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There were other strangers in the town,a band of eastern Indians, more numerous than those who had wintered at the fort. The greater number were from Rhode Island, including, probably, some of King Philip's warriors; others were from New York, and others again from Virginia. La Salle called [Pg 289] them to a council, promised them a new home in the West under the protection of the Great King, with rich lands, an abundance of game, and French traders to supply them with the goods which they had once received from the English. Let them but help him to make peace between the Miamis and the Illinois, and he would insure for them a future of prosperity and safety. They listened with open ears, and promised their aid in the work of peace.
Callias must stay where mother told himor Mormo will come.
II. THE COLONY AND THE KING. CHAPTER X.Acestor bowed his head under Phanos hand in token of submission.
The above passages, from various pages of her journal, will suffice, though they give but an inadequate idea of these strange extravagances. What is most astonishing is, that a man of sense like Charlevoix, in his Life of Marie de l'Incarnation, should extract them in full, as matter of edification and evidence of saintship. Her recent biographer, the Abb Casgrain, refrains from quoting them, though he mentions them approvingly as evincing fervor. The Abb Racine, in his Discours l'Occasion du 192me Anniversaire de l'heureuse Mort de la Vn. Mre de l'Incarnation, delivered at Quebec in 1864, speaks of them as transcendent proofs of the supreme favor of Heaven.Some of the pupils of Marie de l'Incarnation also had mystical marriages with Christ; and the impassioned rhapsodies of one of them being overheard, she nearly lost her character, as it was thought that she was apostrophsizing an earthly lover.Dead! he murmured, dead! he repeated, as though he could not believe his own words.
From the summit, that noble prospect met his eye which at this day is the delight of tourists, but strangely changed, since, first of white men, the Breton voyager gazed upon it. Tower and dome and spire, congregated roofs, white sail, and gliding steamer, animate its vast expanse with varied life. Cartier saw a different scene. East, west, and south, the mantling forest was over all, and the broad blue ribbon of the great river glistened amid a realm of verdure. Beyond, to the bounds of Mexico, stretched a leafy desert, and the vast hive of industry, the mighty battle-ground of later centuries, lay sunk in savage torpor, wrapped in illimitable woods. * Commission actroye au Sieur Gaudais. Mmoire pour servir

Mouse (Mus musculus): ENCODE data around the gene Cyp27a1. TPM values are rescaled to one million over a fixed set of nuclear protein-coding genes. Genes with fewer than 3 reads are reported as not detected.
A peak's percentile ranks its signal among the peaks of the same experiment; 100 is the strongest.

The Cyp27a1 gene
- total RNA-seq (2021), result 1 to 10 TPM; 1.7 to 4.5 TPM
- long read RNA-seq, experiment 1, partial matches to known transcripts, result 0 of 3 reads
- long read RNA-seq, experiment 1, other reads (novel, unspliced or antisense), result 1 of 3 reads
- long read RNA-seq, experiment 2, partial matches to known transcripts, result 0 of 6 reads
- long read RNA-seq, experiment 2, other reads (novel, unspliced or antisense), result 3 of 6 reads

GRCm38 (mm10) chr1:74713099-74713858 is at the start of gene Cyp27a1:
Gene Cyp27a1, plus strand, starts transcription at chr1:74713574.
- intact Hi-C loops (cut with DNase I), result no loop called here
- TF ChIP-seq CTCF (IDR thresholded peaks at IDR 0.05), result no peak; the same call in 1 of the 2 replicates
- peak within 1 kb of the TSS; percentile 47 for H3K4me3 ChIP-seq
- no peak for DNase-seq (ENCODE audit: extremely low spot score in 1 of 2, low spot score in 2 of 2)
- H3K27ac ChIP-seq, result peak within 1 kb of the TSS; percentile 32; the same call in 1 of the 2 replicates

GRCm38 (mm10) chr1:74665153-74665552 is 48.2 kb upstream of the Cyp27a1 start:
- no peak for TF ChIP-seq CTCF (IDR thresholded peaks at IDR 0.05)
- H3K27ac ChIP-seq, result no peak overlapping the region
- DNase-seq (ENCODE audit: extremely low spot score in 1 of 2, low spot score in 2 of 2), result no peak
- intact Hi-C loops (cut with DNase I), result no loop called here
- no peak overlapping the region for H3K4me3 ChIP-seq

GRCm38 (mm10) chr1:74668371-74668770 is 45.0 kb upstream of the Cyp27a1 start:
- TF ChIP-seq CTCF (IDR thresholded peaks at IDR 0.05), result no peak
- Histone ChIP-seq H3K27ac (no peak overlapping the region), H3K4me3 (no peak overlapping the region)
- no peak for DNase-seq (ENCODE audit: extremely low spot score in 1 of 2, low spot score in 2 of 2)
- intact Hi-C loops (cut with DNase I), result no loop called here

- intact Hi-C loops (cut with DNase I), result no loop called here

"Le magicien tout glorieux dit que son homme est frapp, qu'il mourra bien tost, demande si on n'a point entendu ses cris: tout le monde dit que non, horsmis deux ieunes hommes ses parens, qui disent auoir ouy des plaintes fort sourdes, et comme de loing. O qu'ils le firent aise! Se tournant vers moy, il se mit rire, disant: Voyez cette robe noire, qui nous vient dire qu'il ne faut tuer personne. Comme ie regardois attentiuement l'espe et le poignard, il me les fit presenter: Regarde, dit-il, qu'est cela? C'est du sang, repartis-ie. De qui? De quelque Orignac ou d'autre animal. Ils se mocquerent de moy, disants que c'estoit du sang de ce Sorcier de Gasp. Comment, dis-je, il est plus de cent lieu?s d'icy? Il est vray, font-ils, mais c'est le Manitou, c'est dire le Diable, qui apporte son sang pardessous la terre."Relation, 1634, 21.governor to the remaining members of the council, * on which Mzy declared him excluded from all public functions whatever, till the kings pleasure should be known. ** Thus church and state still frowned on each other, and new disputes soon arose to widen the breach between them. On the first establishment of the council, an order had been passed for the election of a mayor and two aldermen (chevins) for Quebec, which it was proposed to erect into a city, though it had only seventy houses and less than a thousand inhabitants. Repentigny was chosen mayor, and Madry and Charron aldermen; but the choice was not agreeable to the bishop, and the three functionaries declined to act, influence having probably been brought to bear on them to that end. The council now resolved that a mayor was needless, and the people were permitted to choose a syndic in his stead. These municipal elections were always so controlled by the authorities that the element of liberty which they seemed to represent was little but a mockery. On the present occasion, after an unaccountable delay of ten months, twenty-two persons cast their votes in presence of the council, and the choice fell on Charron. The real question was whether the new syndic should belong to the governor or to the bishop. Charron leaned to the governors party. The ecclesiastics insisted that the people were dissatisfied, and a new election was ordered, but the voters did not come. The governor now